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New York Could be a Global Leader in Alternative Energy


The Syracuse Post-Standard reports:

The shrub willow, which can be burned to make steam and electricity or fermented to make ethanol, or both, is just one of the renewable, homegrown sources of energy under development in Upstate New York. Fertilized by government incentives and by the need to kick the oil and gas habit, alternative fuel projects are sprouting all over region.

The willow's emergence as a potential energy source is the result of two decades of research at the State University College of Environmental Science and Forestry in Syracuse. Wood is not the only fuel on the rise in Central New York. There are ventures under way to make ethanol from corn, biodiesel from soybeans and methane from coal, to name few. Some local leaders say Central New York could become a hub for alternative energy.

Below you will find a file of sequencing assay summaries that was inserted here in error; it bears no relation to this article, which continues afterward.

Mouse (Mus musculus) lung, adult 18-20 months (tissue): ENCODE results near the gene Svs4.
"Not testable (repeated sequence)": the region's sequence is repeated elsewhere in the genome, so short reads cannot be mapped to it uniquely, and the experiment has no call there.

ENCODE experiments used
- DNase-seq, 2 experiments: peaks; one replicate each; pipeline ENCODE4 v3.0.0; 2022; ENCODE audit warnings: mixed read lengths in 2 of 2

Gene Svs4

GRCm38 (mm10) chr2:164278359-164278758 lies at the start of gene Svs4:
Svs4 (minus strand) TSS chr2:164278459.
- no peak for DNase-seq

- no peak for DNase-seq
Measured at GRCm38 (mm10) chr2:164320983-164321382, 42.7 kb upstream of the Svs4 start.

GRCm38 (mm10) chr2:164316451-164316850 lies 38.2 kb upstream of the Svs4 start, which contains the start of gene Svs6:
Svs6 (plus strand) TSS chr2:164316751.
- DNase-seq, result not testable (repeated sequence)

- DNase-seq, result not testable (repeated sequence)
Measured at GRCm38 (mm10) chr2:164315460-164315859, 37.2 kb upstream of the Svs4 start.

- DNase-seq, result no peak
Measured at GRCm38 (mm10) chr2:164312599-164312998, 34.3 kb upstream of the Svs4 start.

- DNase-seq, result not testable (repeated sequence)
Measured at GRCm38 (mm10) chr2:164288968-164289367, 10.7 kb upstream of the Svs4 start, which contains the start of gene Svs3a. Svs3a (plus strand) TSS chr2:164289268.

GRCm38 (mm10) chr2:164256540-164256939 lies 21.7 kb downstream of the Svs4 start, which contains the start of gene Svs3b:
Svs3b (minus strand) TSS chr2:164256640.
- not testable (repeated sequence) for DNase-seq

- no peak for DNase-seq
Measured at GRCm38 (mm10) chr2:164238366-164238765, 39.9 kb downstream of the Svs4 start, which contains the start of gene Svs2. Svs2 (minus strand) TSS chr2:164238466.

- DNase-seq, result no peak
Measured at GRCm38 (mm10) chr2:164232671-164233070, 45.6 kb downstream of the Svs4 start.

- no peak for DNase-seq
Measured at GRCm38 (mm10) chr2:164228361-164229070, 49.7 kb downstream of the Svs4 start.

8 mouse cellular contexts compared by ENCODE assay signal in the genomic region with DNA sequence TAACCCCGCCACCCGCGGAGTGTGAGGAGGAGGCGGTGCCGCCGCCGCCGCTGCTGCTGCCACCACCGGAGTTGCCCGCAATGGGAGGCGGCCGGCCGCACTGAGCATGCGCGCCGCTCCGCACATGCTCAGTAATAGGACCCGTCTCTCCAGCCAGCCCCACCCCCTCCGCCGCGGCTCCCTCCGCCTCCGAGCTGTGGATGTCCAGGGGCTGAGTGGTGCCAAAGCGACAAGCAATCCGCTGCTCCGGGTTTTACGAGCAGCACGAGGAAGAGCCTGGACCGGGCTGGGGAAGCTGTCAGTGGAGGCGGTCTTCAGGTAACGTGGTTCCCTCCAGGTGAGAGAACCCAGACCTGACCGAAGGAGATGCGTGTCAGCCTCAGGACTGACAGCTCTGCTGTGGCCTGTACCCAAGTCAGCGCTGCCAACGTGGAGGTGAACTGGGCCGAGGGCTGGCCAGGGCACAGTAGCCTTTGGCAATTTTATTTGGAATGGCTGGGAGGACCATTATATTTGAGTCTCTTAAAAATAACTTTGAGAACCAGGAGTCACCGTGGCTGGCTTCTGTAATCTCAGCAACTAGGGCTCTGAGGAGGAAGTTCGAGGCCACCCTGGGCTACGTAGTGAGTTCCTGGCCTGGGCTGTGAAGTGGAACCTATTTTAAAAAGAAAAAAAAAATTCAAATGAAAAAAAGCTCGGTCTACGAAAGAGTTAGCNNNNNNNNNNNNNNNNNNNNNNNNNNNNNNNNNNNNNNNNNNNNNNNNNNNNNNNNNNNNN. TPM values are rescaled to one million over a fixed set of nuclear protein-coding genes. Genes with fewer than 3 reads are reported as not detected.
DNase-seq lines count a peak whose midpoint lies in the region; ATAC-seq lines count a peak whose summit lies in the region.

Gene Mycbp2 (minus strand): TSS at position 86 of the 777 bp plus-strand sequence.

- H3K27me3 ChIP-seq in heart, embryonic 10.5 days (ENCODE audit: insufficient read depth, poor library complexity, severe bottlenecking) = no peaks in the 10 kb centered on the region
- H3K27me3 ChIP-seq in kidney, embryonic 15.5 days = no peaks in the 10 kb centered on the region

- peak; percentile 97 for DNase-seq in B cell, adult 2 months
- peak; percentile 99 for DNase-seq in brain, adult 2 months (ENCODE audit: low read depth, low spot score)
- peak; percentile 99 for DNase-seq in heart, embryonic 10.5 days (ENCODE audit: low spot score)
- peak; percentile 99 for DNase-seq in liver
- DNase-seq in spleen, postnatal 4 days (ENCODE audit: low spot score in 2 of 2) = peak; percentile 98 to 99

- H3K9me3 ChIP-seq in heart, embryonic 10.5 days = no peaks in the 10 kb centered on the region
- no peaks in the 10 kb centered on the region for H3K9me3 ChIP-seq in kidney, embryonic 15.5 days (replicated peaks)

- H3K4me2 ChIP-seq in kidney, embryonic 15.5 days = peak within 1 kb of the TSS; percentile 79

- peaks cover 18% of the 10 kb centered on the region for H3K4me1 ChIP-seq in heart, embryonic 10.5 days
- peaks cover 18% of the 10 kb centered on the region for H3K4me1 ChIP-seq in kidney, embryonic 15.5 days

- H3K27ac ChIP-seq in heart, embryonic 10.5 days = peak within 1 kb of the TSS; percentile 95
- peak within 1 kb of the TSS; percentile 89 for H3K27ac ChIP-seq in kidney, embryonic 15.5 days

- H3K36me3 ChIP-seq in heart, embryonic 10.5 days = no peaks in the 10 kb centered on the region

New York City, according to a recent CUNY study, has the potential to emerge as a major solar power player by the middle of the next decade "if the city, state and
federal government work to find new sources of funding and incentives
and remove barriers."
The study estimates that by 2030 New York City could satisfy more than 10 percent of its energy needs with solar power. 

Photo: the headquarters for the Center of Excellence in Environmental and Energy Systems, construction starts this year in downtown Syracuse.

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